What To Know Today
In three major American cities, so-called contagious shootings increased last year. That’s according to a new paper looking at the pandemic surge in gun violence in Chicago, Los Angeles, New York, and Philadelphia. Previous research has found that gun violence incidents can have contagion effects — that is, shootings sometimes lead to more violence through a combination of social factors, like pressure to retaliate. Writing in the Journal of Criminal Justice, scholars compared data in the four cities from 2016 through 2020. They found that contagious shooting events increased from 2019 to 2020 in Chicago (14 percent to 19 percent); Los Angeles (21 percent to 31 percent); and Philadelphia (28 percent to 33 percent). In New York City, they slightly decreased; the researchers said more study would be needed to figure out why, but suggested investigating “changes in social dynamics” like gang organization and the availability of certain weapons. Overall, however, the majority of shootings in all cities remained noncontagious — isolated, spontaneous, or related to the social environment. The researchers also found that over the five years in question, geographic shooting hotspots in cities stayed relatively consistent. What are the policy implications? The authors write that contagious violence may be tackled in the short term through focused disruption efforts, but point out that that alone is unlikely to quell a surge mostly fueled by noncontagious shootings, which are often propelled by deeper systemic issues: “To the extent that the surge in 2020 was tied to routine activities unique to the pandemic, a return to ‘normal life’ might help cities naturally reverse course. If structural changes underlying the surge have become more embedded, then it may take a considerable period of time to return to the conditions that prevailed before 2020.”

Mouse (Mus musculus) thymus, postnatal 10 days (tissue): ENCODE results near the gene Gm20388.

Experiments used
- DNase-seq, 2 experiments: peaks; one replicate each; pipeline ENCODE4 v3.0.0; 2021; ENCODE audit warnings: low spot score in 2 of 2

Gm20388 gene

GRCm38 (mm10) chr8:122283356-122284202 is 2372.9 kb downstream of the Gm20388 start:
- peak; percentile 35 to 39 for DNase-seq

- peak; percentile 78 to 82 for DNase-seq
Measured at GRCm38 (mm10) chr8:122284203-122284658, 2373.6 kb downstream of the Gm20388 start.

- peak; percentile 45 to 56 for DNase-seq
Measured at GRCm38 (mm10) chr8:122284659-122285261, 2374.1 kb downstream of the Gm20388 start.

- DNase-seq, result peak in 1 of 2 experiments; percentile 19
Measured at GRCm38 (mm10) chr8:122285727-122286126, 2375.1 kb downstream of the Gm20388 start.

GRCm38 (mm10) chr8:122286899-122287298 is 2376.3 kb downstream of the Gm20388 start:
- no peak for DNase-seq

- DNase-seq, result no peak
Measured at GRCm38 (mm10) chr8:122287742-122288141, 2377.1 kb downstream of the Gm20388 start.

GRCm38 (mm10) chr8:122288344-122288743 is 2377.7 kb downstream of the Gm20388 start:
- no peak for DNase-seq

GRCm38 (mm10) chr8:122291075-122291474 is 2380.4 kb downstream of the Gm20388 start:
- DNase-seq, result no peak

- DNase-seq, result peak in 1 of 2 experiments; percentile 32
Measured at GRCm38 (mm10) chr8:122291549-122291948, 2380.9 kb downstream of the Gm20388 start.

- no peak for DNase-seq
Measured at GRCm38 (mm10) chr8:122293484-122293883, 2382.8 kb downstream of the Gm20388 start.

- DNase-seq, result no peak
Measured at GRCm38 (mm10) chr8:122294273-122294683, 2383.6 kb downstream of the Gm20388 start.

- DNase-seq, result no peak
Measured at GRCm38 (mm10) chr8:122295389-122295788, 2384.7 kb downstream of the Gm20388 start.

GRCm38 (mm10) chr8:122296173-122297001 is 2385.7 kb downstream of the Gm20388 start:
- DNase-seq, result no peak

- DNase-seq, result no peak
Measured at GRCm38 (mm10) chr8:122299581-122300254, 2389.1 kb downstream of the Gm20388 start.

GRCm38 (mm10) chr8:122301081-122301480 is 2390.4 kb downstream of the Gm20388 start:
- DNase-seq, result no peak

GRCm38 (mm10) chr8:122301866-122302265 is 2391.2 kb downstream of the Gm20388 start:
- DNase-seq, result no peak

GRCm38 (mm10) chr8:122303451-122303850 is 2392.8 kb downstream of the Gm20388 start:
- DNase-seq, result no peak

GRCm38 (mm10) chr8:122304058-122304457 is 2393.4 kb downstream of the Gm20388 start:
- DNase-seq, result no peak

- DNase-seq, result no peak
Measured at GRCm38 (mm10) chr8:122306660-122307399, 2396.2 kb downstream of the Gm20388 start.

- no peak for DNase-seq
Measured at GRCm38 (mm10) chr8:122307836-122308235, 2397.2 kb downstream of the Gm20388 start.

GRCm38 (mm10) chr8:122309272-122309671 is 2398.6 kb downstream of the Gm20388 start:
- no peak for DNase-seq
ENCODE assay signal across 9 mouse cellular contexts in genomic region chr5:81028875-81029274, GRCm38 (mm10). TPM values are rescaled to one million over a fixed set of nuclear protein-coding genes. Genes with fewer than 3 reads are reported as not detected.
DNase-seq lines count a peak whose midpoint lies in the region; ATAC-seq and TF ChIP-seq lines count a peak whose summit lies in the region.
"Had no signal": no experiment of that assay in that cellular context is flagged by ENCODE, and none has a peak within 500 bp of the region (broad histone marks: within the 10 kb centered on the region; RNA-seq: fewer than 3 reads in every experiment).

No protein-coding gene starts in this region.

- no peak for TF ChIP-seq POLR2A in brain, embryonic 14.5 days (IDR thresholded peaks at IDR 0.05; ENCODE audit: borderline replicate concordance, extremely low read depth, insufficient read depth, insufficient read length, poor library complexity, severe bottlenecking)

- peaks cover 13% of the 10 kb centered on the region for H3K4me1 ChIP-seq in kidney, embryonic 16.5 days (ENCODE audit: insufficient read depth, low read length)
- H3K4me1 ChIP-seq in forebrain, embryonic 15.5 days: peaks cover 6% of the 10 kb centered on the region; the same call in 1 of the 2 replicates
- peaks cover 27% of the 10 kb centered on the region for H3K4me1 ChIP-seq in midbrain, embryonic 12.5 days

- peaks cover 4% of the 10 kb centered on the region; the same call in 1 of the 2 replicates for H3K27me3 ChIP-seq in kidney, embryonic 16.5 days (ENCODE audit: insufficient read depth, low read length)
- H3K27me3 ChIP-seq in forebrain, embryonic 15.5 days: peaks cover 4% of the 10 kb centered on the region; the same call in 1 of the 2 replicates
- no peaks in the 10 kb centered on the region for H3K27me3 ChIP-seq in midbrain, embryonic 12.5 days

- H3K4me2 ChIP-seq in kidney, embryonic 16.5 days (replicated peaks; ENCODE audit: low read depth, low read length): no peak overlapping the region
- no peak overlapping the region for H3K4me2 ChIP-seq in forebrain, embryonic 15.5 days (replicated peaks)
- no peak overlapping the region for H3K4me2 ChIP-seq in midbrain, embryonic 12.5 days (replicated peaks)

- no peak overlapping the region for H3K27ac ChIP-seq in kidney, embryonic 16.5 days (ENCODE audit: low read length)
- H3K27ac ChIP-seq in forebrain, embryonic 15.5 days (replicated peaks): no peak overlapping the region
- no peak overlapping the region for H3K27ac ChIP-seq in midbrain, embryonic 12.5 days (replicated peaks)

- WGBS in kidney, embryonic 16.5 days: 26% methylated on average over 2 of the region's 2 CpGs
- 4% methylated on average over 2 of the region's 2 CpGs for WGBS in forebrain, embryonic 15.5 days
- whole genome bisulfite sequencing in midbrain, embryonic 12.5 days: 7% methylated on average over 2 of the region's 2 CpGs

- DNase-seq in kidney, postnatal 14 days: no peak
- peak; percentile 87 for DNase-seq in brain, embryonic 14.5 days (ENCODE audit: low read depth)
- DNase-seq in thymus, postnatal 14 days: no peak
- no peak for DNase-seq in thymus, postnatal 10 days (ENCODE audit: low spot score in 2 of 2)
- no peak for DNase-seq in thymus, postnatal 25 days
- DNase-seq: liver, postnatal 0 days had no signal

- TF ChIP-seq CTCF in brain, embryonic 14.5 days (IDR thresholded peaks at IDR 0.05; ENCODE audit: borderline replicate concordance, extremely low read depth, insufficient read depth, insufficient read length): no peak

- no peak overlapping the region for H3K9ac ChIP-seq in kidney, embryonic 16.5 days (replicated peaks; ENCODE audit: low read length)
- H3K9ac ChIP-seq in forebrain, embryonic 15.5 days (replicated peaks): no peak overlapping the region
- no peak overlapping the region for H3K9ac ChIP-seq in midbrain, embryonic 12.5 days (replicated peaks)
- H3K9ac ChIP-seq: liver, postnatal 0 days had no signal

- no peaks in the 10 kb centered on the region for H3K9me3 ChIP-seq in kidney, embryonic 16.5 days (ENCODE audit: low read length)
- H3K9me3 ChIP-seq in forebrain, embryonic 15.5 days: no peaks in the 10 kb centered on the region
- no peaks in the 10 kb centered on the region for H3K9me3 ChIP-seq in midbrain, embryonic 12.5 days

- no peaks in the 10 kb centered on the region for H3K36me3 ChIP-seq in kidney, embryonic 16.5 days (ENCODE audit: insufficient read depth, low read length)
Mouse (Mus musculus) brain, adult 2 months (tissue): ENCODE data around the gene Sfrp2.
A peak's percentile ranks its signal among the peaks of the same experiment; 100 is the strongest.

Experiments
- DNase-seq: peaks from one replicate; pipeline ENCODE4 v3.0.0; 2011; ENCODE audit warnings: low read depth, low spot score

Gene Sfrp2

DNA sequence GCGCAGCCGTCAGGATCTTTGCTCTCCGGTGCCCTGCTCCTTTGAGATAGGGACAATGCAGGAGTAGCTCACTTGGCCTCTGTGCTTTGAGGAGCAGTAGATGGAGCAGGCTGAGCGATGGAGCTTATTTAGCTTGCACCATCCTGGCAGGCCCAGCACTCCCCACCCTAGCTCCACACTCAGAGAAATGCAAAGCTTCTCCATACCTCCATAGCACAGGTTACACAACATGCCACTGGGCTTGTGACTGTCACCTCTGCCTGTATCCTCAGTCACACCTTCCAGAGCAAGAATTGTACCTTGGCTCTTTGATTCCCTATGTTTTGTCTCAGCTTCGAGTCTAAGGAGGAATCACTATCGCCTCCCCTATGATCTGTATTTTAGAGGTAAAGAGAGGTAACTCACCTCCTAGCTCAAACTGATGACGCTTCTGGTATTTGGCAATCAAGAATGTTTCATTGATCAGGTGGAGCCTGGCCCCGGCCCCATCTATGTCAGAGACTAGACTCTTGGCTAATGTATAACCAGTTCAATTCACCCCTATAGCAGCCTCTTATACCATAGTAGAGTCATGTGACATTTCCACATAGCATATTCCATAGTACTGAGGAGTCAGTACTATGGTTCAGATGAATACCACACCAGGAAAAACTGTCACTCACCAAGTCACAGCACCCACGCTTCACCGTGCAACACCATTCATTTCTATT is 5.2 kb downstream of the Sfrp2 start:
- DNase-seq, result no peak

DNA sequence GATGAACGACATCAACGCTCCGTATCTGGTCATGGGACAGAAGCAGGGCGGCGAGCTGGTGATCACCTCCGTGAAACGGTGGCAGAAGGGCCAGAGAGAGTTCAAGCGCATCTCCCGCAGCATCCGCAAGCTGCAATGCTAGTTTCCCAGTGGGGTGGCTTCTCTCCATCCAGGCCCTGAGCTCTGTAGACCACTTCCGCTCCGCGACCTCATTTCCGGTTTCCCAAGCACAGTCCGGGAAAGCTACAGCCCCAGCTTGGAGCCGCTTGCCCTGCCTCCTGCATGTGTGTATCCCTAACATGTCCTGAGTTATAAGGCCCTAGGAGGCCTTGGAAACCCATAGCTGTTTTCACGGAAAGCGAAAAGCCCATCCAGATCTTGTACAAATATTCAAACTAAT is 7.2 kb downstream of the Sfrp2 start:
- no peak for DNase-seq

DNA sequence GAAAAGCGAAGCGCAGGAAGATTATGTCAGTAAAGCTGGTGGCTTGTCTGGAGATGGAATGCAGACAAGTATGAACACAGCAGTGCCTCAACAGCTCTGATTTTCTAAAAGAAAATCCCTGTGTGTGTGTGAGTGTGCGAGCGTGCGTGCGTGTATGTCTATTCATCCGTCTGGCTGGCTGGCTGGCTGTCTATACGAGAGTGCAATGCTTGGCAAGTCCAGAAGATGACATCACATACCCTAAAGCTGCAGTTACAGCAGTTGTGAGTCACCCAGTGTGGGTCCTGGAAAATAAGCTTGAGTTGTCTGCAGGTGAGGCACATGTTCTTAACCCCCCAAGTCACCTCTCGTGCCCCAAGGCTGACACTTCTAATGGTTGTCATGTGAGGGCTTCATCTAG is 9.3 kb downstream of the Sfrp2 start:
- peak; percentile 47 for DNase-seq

Washington, D.C., Police say they’re recovering more devices that convert guns to fire on fully automatic. So-called auto sears allow semiautomatic guns to illegally fire at far faster rates. “I think everybody in our department is very concerned about it,” a D.C police commander told The Washington Post, warning about the growth in recoveries. Police say they have only recently begun tracking auto sears and don’t have an official estimate of how many are on the city’s streets, but a special agent at the ATF said the agency seized 20 devices in the first half of this year — double the number in the same period in 2020.
The VA has a new ad campaign targeting gun suicides. Ahead of National Suicide Prevention Week, which runs through Saturday, the government agency released a new campaign encouraging gun-owning veterans with suicidal ideation to use firearm locks. “And though it may seem like a small barrier, a simple lock puts space between the thought and the trigger,” the ad’s narrator says. While Americans who die by suicide use a gun in about 50 percent of cases, the number rises to 70 percent for veterans. [If you are having thoughts of suicide, help is available 24 hours a day: Call the National Suicide Prevention Lifeline at 1-800-273-8255 or text 741741 to reach the Crisis Text Line.]
Comment period ends on proposal to regulate pistol-stabilizing braces. The Department of Justice in June proposed cracking down on the devices that effectively turn AR pistols into short-barreled rifles. The 90-day comment period ends today. Under the new rules, pistol owners seeking to use a stabilizing brace would have to file an application with the ATF, undergo extensive vetting, pay a $200 tax, and register the weapon with the federal government. Violations could result in a 10-year prison sentence. From The Trace: If adopted, the rule would require brace owners to apply to the ATF’s NFA Division, which has long been understaffed and misses its own performance benchmarks.
5.3 percent — the year-to-date increase in shootings in New York City compared to the same time in 2020. While the current level of shooting incidents are above last year’s already historic increase, there are signs the rate of increase is slowing. Meanwhile, the year-to-date homicide rate is down 1.3 percent compared to 2020. [New York Police Department]